FAQs

What do the indices measure?

International IDEA’s new Global State of Democracy indices measure different aspects of democracy for the period 1975 to 2015 in 155 countries across the world. The indices measure five main attributes of democracy, which contains a total of sixteen subattributes. The five attributes and sixteen subattributes are:

  • Representative government: clean elections, inclusive suffrage, free political parties, elected government
  • Fundamental rights: access to justice, civil liberties, social rights and equality
  • Checks on government: effective parliament, judicial independence, media integrity
  • Impartial public administration: absence of corruption, predictable enforcement
  • Participatory engagement: civil society participation, electoral participation, direct democracy, subnational elections

For more information see the The Global State of Democracy Indices Methodology: Conceptualization and Measurement Framework, available in the Data set and Resources section of this website.

What is the difference between International IDEA's Global State of Democracy indices and other democracy measures from other organizations?

Conceptually, the Global State of Democracy indices differ from other measurements of democracy because they are rooted in International IDEA’s broad understanding of democracy as popular control over public decision-making and political equality. The two principles are in turn measured through five main attributes of democracy with a total of sixteen sub-attributes, rather than a single index of democracy.

Technically, the Global State of Democracy indices differ from other measurements in their large coverage of country—years (1975-2015), the variety of different types of sources, the availability of uncertainty estimates and the provision of scores over a broad range of attributes rather than a collapsed democracy score.

For more detailed information on specific differences to other measurements, see Section 4, ‘The Global State of Democracy indices in comparison with extant measures’ in The Global State of Democracy Indices Methodology: Conceptualization and Measurement Framework.

Where can I find more information about the 98 indicators used in the construction of the indices?

For quick references users can find a comprehensive list of all indicators used in the construction of the Global State of Democracy indices in Annex B and Annex C of The Global State of Democracy Indices Methodology: Conceptualization and Measurement Framework.  We also recommend that users consult the section Measuring the global state of democracy, to fully understand how the indictors are conceptually linked and the aggregation procedures used to develop the attributes and subattributes.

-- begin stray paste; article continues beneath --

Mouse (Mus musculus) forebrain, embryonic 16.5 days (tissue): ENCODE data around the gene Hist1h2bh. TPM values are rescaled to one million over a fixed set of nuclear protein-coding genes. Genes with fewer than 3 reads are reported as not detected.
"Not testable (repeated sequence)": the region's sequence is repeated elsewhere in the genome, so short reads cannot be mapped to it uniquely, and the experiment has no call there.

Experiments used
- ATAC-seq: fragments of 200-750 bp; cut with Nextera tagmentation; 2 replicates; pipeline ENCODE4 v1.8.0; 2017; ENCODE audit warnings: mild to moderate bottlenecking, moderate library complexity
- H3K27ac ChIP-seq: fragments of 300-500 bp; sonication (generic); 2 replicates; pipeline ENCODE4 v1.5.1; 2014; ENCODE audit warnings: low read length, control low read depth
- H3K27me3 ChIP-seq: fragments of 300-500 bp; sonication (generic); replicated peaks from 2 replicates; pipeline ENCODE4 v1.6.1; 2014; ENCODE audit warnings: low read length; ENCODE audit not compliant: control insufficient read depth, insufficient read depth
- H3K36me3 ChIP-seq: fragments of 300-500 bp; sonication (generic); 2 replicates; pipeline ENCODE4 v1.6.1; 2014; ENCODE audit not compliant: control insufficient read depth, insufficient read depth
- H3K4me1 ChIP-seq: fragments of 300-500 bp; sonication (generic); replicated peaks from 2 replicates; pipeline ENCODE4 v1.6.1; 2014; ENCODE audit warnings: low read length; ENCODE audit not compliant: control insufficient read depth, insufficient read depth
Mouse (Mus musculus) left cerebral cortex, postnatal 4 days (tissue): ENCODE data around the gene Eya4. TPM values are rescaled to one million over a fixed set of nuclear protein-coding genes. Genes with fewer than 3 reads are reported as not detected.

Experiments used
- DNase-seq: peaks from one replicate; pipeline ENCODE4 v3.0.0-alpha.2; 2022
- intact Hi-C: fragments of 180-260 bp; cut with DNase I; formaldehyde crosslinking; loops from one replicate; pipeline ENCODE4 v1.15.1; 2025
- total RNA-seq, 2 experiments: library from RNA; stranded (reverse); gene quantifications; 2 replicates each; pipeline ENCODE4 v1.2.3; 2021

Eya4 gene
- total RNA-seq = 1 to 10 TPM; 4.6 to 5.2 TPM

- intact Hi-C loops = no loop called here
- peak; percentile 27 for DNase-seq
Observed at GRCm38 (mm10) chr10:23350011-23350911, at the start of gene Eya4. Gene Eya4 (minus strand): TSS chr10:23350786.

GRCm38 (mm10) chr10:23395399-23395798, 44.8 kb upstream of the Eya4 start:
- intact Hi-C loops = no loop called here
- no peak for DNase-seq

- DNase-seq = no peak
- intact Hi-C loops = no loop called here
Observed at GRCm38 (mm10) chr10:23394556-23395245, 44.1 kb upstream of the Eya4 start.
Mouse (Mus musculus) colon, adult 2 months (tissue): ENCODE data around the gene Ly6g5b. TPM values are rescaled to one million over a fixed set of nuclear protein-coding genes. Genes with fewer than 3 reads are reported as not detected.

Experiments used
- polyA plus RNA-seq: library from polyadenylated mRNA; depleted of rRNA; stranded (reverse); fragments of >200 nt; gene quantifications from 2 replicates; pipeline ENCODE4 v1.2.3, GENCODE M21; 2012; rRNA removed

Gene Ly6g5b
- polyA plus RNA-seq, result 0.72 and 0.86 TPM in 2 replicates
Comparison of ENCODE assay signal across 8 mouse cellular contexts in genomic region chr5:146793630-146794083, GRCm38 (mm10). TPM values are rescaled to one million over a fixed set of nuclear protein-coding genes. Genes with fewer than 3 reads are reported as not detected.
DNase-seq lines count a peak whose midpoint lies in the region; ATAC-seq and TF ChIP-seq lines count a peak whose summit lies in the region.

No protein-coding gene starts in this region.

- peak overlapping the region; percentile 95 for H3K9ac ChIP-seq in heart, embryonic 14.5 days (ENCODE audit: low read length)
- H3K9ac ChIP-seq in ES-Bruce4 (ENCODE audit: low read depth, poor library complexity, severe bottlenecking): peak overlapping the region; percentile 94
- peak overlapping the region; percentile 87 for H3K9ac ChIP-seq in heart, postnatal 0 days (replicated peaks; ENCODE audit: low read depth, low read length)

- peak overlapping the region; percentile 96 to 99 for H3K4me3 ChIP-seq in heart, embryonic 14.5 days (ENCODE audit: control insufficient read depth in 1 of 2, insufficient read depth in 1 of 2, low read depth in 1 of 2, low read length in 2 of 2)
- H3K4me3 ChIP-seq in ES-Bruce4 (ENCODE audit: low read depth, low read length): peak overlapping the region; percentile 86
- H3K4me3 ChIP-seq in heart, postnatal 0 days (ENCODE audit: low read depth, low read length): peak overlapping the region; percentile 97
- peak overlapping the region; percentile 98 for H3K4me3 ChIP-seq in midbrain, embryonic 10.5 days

Did International IDEA collect the data included in the Global State of Democracy indices?

No primary data collection was carried out by International IDEA. All data comes from existing data sets. The data include expert surveys, standards-based coding by research groups and analysts, observational data and composite measures from a total of 14 different data sources.

Does the Global State of Democracy publication and its indices rank countries?

The Global State of Democracy indices are not intended to be a ranking instrument, i.e. they do not produce and overall ‘democracy’ score per country. It does provide scores for the different dimensions of democracy ('attributes' and 'subattributes'), which allow countries to be compared to each other and other regions within these dimensions. The indices therefore allow for the identification of trends, revealing significant information about the global state of democracy. While the aggregated indices will not present data at the country level, those interested in detailed country level data will be able to access the original data sources.

Where can I obtain the raw data for the Global State of Democracy indices?

Any interested party has full and free access to the country-level data for all indices. This data can be downloaded from the Data set and Resources section of this website.

Why is there no single ‘Democracy score’?

The Global State of Democracy indices are built upon International IDEA’s broad understanding of democracy as popular control over public decision-making and political equality. These principles can be achieved and organized in a variety of ways, and the principles can be fulfilled to varying degrees. This perspective has informed and influenced the development of a measurement framework that provides users with more nuanced information through multiple indices rather than a single index that collapses all the attributes into a single score.

Do you exclude certain countries from the indices? Why?

The Global State of Democracy data set only includes country-year data for 155 countries, which have at least one million inhabitants. This has been done due to the uneven availability of data on countries with less than one million people.